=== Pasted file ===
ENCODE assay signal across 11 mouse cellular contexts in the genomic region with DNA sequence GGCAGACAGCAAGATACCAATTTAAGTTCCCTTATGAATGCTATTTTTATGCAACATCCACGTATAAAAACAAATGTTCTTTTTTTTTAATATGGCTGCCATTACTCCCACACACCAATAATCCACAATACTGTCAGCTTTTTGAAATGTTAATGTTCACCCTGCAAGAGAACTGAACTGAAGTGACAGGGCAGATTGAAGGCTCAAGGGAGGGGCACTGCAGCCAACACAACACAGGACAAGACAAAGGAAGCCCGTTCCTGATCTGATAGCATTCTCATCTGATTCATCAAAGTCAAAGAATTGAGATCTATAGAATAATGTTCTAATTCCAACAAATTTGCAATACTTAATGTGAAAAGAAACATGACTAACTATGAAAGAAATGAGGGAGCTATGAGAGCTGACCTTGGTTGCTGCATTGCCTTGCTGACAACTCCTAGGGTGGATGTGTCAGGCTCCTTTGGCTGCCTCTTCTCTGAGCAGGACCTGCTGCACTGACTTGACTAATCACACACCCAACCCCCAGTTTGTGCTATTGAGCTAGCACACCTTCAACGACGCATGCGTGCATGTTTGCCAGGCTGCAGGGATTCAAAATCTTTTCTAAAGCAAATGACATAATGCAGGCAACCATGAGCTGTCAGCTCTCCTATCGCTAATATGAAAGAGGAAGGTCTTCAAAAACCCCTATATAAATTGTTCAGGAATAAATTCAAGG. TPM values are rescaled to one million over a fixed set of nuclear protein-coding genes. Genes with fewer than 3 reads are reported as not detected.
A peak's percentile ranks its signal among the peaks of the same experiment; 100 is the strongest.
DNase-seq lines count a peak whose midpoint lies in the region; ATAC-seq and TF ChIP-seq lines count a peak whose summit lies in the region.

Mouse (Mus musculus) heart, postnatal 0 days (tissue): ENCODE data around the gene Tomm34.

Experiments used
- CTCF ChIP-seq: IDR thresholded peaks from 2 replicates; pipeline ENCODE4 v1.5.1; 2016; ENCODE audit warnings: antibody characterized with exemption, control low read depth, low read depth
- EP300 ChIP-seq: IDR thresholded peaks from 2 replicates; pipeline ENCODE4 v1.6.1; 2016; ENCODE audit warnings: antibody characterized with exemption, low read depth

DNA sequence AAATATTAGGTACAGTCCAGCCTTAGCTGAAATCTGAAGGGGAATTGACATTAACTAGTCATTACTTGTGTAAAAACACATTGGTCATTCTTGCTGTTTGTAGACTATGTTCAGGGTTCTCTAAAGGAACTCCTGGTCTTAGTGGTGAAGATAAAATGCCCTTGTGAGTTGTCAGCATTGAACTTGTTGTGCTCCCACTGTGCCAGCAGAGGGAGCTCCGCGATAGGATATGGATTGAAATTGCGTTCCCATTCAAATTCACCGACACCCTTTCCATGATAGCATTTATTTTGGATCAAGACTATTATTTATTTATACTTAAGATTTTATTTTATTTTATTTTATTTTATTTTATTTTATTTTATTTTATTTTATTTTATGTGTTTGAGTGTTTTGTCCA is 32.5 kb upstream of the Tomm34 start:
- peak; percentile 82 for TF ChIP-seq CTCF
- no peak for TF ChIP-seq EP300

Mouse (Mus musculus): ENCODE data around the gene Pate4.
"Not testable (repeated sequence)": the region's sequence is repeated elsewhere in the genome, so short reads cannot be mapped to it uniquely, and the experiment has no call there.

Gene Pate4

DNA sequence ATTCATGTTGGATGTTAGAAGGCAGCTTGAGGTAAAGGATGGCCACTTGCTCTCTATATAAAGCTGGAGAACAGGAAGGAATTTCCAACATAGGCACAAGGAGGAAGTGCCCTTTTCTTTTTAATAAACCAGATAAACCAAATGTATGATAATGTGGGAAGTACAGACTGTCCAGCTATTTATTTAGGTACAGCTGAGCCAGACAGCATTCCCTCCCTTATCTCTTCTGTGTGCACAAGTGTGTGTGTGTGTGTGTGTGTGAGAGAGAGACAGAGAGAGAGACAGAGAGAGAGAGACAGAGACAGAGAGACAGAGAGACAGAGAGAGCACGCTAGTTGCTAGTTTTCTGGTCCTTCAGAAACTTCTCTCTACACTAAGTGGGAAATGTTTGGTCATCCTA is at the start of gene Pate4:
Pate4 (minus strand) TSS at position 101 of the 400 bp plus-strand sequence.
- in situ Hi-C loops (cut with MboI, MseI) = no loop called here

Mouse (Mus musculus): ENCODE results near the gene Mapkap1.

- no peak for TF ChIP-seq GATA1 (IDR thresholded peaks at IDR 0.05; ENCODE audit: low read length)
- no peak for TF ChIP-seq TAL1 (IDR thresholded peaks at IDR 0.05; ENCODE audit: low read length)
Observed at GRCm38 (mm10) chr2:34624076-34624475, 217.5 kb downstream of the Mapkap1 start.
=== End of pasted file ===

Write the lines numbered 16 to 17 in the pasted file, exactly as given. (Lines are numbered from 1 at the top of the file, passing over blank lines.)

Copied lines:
- in situ Hi-C loops (cut with MboI, MseI) = no loop called here

Mouse (Mus musculus): ENCODE results near the gene Mapkap1.